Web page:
Thursday, April 15, 2010

Things That Are Overrated: The Ivy League

One time I went to a job interview and there were two people there and they were apparently choosing between me and some other guy and they were sortof thinking out loud while I was right there and the gist of the conversation was, "well, all else being equal, this guy went to an Ivy League school. It feels so right it can't be wrong. Do you want the job?" I didn't end up taking that job, but the point is that the only reason they offered me the job was because I went to an Ivy League school. That's wack. It's especially wack for the other guy who was just as qualified.

I am not trying to suggest that the quality of the education at the Ivy League schools is deficient in any way. In fact, the education I got at my Ivy League school was spectacular, and I'm thankful to have gotten it. When I went to college I really had no idea what I wanted to be. And when I left college I still really had no idea what I wanted to be. But still I ended up with an education that was applicable to really any field that I was potentially interested in. My studies in no way represented those of one who would one day become a math teacher, but when i decided that was what I wanted to do, I was qualified to do it based on my undergraduate coursework.

What I would like to suggest, however, is that the education available at almost every other school is as good, or, depending on your focus, perhaps better, than any Ivy League school. This is especially true at the undergraduate level. And what I've realized after teaching at an inner city high school that would under no circumstances be related to the Ivy League of high schools for seven years is that school is really what you make of it. If you want to study hard and make something of yourself, then you will. The concentration of those kids at Ivy League schools is high. At a state school, perhaps less so. But it's certainly not nonexistent. And we could make a list of colleges that would go on forever where the quality of the education and the student body is on par with any Ivy League school.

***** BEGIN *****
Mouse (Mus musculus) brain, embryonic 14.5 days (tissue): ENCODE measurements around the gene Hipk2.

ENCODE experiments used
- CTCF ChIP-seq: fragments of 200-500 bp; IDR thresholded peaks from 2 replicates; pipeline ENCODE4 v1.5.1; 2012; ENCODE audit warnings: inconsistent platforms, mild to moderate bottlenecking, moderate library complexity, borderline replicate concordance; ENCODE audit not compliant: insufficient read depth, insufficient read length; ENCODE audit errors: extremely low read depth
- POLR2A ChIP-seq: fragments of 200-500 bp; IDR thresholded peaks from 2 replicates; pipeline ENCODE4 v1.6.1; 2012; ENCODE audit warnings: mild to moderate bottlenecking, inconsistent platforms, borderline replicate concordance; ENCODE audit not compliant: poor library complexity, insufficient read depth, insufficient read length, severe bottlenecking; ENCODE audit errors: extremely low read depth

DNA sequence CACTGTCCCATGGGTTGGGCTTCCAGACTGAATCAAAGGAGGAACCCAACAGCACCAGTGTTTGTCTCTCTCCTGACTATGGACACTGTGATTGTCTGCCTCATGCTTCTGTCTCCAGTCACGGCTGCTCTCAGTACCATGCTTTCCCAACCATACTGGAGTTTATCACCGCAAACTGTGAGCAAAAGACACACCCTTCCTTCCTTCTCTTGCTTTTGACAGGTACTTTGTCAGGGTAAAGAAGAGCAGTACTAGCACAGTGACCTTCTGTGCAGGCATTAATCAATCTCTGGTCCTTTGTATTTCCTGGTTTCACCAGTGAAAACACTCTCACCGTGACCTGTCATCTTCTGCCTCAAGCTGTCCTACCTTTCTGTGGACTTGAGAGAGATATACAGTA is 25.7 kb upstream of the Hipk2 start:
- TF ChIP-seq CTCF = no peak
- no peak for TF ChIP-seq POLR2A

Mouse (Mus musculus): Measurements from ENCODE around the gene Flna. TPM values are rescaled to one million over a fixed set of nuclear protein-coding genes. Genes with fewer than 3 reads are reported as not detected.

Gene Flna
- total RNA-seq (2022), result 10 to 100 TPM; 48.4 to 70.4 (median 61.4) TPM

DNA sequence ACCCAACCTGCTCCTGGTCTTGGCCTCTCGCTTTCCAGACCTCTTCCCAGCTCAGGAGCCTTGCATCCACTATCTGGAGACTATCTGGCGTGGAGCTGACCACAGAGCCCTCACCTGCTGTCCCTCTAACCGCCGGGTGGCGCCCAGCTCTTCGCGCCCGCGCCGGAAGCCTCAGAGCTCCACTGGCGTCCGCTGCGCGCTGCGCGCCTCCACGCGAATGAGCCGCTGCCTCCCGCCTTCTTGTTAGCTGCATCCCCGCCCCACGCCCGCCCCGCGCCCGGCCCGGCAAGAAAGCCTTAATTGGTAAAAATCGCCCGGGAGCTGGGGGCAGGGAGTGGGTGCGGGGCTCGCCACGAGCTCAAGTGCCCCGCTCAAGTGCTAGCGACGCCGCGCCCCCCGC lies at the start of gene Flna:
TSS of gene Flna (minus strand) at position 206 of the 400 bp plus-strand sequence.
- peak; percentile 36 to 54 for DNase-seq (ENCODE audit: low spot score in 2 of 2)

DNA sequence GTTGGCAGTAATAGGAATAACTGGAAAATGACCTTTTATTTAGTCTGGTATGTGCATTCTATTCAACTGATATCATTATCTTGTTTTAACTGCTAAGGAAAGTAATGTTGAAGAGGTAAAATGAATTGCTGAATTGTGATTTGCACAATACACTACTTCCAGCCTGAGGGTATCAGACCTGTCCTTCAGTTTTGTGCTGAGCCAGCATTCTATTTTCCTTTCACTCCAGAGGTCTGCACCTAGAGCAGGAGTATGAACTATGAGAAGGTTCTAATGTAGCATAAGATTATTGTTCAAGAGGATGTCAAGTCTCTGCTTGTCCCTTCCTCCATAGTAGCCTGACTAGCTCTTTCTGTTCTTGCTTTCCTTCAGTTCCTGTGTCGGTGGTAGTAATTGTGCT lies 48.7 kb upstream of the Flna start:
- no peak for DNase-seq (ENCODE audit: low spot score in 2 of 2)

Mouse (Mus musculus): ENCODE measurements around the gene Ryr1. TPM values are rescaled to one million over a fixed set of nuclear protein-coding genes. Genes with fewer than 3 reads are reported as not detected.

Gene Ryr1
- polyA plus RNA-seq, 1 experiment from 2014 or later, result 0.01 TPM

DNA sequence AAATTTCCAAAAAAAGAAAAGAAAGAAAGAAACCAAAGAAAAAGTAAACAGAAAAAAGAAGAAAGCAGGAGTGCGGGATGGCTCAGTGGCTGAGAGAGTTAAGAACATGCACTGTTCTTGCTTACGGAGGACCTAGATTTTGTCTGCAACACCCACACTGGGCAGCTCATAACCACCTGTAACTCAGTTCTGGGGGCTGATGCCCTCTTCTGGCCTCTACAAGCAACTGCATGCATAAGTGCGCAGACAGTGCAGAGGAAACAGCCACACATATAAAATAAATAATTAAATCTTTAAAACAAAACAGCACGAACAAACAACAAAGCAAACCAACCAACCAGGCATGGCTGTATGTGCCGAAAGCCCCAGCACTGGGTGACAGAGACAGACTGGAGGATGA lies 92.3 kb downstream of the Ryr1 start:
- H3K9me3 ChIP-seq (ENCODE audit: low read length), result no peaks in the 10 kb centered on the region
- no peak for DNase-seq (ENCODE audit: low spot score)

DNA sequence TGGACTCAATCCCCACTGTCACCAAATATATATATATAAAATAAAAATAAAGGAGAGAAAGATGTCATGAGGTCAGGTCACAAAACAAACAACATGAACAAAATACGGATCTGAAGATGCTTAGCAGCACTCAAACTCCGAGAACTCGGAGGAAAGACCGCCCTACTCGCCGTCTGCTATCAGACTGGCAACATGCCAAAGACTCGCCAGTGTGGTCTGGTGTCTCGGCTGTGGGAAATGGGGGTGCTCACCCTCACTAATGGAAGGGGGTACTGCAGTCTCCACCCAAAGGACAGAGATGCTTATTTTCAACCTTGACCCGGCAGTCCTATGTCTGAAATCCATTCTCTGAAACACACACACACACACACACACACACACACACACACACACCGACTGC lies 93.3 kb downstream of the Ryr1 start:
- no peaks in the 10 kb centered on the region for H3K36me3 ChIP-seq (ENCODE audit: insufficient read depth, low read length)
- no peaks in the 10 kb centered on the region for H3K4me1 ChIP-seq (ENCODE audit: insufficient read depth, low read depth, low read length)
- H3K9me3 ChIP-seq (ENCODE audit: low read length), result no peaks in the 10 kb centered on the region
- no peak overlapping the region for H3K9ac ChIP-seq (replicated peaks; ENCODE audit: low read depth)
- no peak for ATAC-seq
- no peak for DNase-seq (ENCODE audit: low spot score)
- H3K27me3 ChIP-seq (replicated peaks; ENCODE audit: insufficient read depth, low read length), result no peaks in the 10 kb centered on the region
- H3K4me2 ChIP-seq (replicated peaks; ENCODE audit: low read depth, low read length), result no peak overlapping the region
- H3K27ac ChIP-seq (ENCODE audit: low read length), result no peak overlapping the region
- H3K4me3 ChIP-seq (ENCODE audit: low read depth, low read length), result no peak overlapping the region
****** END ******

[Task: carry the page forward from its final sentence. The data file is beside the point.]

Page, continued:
I could really go on and on about this.


Open Bar said...

What was the percentage of dumbasses at Columbia?

For example, I went to a small New England liberal-arts school with a good/very good, if not top-shelf, academic reputation, and holy crap were there a lot of dumbasses there. It really seemed like at a school with only about 1600 students, the ratio of people who I thought were really sharp to keg-standing monosyllabic date rapists tilted toward the absurd sometimes.

Maybe those kids made up the majority of legacy or sports-scholarship students, but then again, I met enough smart kids who were legacies or athletes to think that that couldn't fully explain it.

Anyway, if that's how it was at my school, I can only imagine a place like Ohio State or something.

Also, after reading this: "School is really what you make of it," did anyone else think, The More You Know...

jenn said...